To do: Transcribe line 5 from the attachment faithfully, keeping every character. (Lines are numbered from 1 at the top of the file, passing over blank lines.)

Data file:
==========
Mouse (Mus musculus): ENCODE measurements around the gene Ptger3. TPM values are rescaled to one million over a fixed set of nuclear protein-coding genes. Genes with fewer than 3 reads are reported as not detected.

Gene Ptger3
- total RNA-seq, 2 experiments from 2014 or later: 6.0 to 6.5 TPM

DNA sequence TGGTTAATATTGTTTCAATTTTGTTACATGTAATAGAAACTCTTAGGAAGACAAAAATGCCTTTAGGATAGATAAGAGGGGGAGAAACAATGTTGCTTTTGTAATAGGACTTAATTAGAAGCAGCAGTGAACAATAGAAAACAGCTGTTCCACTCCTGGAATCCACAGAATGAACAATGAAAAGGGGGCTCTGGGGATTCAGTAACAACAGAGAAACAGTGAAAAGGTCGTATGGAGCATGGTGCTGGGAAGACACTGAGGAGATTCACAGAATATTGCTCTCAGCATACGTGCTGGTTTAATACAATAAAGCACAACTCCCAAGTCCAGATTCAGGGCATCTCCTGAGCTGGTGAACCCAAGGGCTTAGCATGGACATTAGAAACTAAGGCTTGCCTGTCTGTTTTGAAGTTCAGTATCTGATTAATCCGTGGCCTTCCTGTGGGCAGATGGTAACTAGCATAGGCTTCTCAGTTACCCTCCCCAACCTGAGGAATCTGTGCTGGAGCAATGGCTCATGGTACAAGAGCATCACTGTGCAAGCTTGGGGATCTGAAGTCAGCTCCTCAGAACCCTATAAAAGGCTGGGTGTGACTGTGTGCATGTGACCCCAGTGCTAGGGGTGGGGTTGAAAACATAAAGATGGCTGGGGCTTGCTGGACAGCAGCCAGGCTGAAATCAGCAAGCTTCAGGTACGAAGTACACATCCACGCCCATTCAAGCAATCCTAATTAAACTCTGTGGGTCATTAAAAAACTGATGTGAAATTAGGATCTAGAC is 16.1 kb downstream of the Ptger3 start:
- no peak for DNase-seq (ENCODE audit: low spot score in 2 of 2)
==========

- no peak for DNase-seq (ENCODE audit: low spot score in 2 of 2)